A proposed new law – an ‘informers act’ – has provoked debate. The discussion stems from the Ministry of Justice’s Inquiry on reinforcing return operations (Ju 2022:12) and the supplementary terms of reference for the inquiry (Dir. 2023:126) that were issued in August. There is widespread indignation: many public employees in Sweden interpret the proposal to mean that they will be forced to take on police roles that they neither can, wish to nor should play. As Vice-Chancellor, I wish to take a firm stand against the proposal. No one at our University must be called upon to suspect or to inform against anyone. For us in academia, the very thought of questioning people’s right to join in the academic conversation is alien. It is against our basic principles, against our very being.

By definition, a university is a meeting place for thoughts born of curiosity and a zeal for knowledge. Though we accept national borders, we gladly work across them. Our goals are about understanding reality, spreading knowledge, strengthening democracy and increasing international cooperation and openness. Universities and other higher education institutions are mindful of security and cooperate with public authorities, but we are not policing or judicial actors. A law such as the proposed act risks leading to certain categories of students and employees being permanently under suspicion. We are not willing to go along with this.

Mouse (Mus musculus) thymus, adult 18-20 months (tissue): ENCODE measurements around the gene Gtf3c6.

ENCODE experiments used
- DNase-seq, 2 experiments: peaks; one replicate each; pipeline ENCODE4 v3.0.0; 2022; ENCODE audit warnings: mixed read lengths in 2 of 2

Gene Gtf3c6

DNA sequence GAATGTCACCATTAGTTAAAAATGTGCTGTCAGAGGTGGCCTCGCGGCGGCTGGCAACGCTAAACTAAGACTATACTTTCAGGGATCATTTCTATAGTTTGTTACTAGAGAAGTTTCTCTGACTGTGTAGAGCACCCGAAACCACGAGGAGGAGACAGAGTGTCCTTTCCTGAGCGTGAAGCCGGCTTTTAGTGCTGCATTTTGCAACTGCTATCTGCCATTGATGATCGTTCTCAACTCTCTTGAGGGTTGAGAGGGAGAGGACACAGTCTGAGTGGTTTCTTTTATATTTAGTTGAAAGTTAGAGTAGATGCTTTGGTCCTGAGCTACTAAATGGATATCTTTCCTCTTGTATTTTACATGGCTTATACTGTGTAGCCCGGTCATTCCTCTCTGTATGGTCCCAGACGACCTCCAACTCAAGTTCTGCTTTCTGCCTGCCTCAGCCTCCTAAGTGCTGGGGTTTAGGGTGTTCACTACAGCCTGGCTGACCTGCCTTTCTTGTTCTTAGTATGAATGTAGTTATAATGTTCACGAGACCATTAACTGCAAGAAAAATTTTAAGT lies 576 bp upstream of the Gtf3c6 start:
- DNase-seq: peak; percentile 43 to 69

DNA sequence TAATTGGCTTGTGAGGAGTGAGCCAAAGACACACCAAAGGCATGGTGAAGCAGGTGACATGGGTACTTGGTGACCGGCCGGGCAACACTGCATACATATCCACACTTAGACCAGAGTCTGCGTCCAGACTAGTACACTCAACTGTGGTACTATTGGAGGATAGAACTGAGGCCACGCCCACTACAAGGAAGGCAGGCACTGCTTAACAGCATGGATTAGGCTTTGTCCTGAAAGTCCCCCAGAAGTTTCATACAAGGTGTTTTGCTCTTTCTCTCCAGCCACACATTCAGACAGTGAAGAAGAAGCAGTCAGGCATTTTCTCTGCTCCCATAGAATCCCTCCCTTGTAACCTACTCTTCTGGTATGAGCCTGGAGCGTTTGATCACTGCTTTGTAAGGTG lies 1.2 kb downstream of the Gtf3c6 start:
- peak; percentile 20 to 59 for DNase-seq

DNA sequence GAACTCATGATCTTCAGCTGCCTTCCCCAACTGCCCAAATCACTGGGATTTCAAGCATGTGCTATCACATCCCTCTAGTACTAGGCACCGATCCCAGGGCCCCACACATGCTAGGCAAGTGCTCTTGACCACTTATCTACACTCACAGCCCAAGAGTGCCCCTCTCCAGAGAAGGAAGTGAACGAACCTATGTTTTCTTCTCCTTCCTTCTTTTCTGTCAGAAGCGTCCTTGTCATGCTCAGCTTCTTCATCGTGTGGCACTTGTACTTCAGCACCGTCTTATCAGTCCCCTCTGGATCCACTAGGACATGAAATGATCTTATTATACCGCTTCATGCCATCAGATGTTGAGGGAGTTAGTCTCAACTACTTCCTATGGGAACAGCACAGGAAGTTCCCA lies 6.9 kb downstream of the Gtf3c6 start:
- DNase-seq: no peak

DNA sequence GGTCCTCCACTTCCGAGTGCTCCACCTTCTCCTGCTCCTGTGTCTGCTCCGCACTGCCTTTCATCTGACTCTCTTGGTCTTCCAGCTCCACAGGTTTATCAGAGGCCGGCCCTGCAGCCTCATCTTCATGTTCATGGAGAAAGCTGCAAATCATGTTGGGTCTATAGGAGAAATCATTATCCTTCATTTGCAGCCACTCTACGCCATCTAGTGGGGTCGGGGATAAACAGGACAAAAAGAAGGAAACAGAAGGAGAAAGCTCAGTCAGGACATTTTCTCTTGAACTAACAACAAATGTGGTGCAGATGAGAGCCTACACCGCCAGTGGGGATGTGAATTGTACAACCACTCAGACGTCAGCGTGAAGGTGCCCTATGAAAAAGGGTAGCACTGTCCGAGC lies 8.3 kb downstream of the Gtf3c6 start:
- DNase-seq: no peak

Furthermore, at Uppsala University there are research projects in progress involving individuals who lack residence permits. The research concerns matters such as these people’s health, belief in the future, legal status, family situation and progress towards integration in society. All such research would become impossible if the legislative proposal becomes a reality. This in turn would mean that all measures to support and improve the lives of this vulnerable group would suffer.

As academics, our roles lie within research and teaching. For practical and pragmatic reasons, universities have become public authorities, but all public authorities have different mandates. The universities must maintain their particular identity and can never be reduced to mere authorities. Those of us who work at universities and other higher education institutions cannot and should not check up on our students’ or employees’ legal status, nor do we have any desire to do so. There is a public authority – the Swedish Police – whose role is policing. Let them do their job and let other authorities do theirs. That is a good arrangement.